In the Realm of Hungry Ghosts condemns society for depriving human beings of what they need to thrive and then persecuting and punishing them for using drugs to relieve their pain.

All three books are well-written, engaging and brilliantly expose the fake science that pushes a pill for every ill.

While Maté situates human distress in the social realm, he seeks solutions in the personal realm.

In When the Body Says No the author concludes,

"In numerous studies of cancer, the most consistent identified risk factor is the inability to express emotion, particularly the feelings associated with anger." (p.99)

Maté ignores industrial pollution as a cause of cancer and promotes the myth of "the cancer personality" - people who are more likely to get cancer because they repress their emotions, ignore their needs and put others first.

Even if there was evidence to back this myth (which there is not), these characteristics are not individual failings, but behaviors that society demands of all women and that employers demand of all workers.

In Hungry Ghosts, Maté questions why the war on drugs and drug addicts continues despite its total ineffectiveness and considerable harm. He avoids the logical conclusion that this war is not about drugs; it is the means by which the ruling class very effectively justifies its repressive military-prison system.

In all of his books, Maté questions why policy makers consistently ignore the research linking child deprivation and social stress with medical and social problems. He can't answer this question until he acknowledges the impact of class conflict; the ruling class can accumulate capital only by sacrificing the needs of the working class.

Matés books are commercially successful because they tap into popular awareness of social problems while avoiding the uncomfortable conclusion that social revolution is required to solve them.

The result is a liberal version of blaming the victim - society cannot be changed, so the individual must change. This regressive message is more insidious because it is hidden behind a progressive cover.

I recommend these books for the wealth of facts within them. But draw your own conclusions about the solutions we need.
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3 of 3 people found the following review helpful
on February 16, 2010
This is a powerful book about addictions and public policy. It is aimed at what future generations will term the Dark Ages of attitudes toward addictions. What a lot we have to learn! But here is a very useful summary of evidence that our attitudes to Drug use are exacerbating one of the most serious problems we face. And how we could change for the better if we really cared.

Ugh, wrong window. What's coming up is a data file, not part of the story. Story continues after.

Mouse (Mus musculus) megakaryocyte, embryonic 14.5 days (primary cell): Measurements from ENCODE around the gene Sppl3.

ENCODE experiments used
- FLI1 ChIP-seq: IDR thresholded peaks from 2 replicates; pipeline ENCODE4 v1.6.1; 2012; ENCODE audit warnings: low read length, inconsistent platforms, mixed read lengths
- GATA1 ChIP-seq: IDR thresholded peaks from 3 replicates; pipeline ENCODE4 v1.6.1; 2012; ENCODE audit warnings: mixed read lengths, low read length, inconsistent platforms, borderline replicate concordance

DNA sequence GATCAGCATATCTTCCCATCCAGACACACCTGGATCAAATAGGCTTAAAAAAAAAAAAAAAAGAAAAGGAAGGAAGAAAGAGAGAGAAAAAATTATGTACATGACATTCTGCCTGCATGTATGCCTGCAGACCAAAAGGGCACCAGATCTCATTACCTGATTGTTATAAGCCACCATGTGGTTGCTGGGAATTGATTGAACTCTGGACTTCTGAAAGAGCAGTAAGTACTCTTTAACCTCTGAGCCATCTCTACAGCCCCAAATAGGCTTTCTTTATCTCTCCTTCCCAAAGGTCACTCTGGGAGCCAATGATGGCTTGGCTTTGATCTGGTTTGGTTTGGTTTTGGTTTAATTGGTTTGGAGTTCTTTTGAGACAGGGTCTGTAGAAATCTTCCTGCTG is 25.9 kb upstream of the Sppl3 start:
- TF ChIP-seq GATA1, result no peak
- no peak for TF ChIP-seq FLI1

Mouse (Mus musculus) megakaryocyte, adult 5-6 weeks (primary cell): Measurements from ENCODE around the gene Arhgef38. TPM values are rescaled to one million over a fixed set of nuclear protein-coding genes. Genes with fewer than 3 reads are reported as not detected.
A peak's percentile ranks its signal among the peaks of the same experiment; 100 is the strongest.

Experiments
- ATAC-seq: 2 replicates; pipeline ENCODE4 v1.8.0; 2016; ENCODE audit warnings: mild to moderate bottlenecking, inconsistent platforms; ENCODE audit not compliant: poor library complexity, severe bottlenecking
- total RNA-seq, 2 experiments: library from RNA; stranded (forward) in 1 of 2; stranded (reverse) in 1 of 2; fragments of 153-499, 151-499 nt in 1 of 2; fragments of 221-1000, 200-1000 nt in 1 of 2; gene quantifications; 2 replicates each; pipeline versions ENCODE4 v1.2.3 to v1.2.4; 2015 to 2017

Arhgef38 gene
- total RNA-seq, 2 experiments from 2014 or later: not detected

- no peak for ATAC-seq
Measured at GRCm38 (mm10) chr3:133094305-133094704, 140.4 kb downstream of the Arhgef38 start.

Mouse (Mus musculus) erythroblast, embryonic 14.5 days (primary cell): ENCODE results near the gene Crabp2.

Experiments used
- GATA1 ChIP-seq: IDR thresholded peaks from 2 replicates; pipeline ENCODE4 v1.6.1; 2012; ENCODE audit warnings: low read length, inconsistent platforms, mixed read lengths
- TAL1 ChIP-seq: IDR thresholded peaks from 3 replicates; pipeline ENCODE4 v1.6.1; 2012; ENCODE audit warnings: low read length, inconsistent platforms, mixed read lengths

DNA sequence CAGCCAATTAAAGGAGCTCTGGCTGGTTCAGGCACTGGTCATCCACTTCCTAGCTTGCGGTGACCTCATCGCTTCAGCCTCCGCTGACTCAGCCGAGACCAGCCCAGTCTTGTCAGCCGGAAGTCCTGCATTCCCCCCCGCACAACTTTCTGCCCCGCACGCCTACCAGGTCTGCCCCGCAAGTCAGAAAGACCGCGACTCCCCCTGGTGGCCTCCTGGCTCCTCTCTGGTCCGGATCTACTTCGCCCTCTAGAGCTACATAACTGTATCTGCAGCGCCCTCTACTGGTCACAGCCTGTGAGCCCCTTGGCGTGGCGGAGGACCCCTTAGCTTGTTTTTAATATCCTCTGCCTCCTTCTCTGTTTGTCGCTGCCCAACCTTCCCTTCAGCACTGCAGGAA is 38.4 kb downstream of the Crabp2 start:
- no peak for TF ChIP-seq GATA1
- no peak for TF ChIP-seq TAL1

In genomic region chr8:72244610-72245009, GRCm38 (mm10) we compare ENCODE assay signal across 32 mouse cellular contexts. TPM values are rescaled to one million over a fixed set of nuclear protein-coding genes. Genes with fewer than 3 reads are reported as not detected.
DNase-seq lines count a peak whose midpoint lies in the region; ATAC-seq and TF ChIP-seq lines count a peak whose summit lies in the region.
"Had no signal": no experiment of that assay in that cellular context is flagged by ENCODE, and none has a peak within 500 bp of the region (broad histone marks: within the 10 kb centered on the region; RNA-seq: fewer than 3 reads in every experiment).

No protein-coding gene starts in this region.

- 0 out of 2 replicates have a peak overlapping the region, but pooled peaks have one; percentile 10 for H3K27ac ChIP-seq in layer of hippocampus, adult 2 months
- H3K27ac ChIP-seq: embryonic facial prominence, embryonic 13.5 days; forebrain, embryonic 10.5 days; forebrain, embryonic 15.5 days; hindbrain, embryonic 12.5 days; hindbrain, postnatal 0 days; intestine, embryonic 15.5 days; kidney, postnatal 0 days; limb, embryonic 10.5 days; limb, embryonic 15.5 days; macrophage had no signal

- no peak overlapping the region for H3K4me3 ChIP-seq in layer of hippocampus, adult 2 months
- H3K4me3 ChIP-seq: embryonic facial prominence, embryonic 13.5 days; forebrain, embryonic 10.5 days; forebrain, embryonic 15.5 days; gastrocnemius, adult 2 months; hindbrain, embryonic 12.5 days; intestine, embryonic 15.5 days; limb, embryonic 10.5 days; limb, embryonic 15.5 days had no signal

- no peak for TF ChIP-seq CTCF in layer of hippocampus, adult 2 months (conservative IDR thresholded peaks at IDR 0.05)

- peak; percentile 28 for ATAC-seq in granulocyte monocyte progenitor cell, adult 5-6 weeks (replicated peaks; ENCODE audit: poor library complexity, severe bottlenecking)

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1 of 1 people found the following review helpful
on June 13, 2015
Let's take a look into who we are, pain is self medicated by many means. Survival is savage and cruel in this part of Vancouver. He tells is like it is. If you have a family member or a friend with addictions, this book is for you to read first. As a nurse this raw side of life, it changes you deeply. As a security guard working in and around them, I understand better. Yet, the former soldier who saw death up close and personal, fighting demons of a past that will not let go, I see now how life could have turned out, and lack of coping skills would have lead me if I had given up.

Thank you Dr. Mate for sharing the painful truth from this perspective. Looking from the outside in, others have no idea what it is all about.
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1 of 1 people found the following review helpful
on June 11, 2013
Well writen. complex biology causes and effects were described in the fashion that were easier to come for hand for the layman.description of the bridge from addiction its causes and the sense of a lack of control of the attic and the reasons for that I will explain and help provide me a greater level of empathy and insight.for me, the explanation of the cascading chemical effects in the brain and throughout the body was very helpful in understanding the plight of an addict and the endless cycle that they are stuck in. I would recommend this book.
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1 of 1 people found the following review helpful
on October 1, 2013
This is my third copy. I loaned out my other copies and if the reader embraces the book, I tell him or her to keep it. This book has a flow to it and a voice that has allowed me to be more compassionate and non-judgemental. With addictions, we all have our perspectives and opinions on types of people and what to do. This book has helped me to just be with the people I talk to and allow them their voice. I often refer to this book to keep perspective.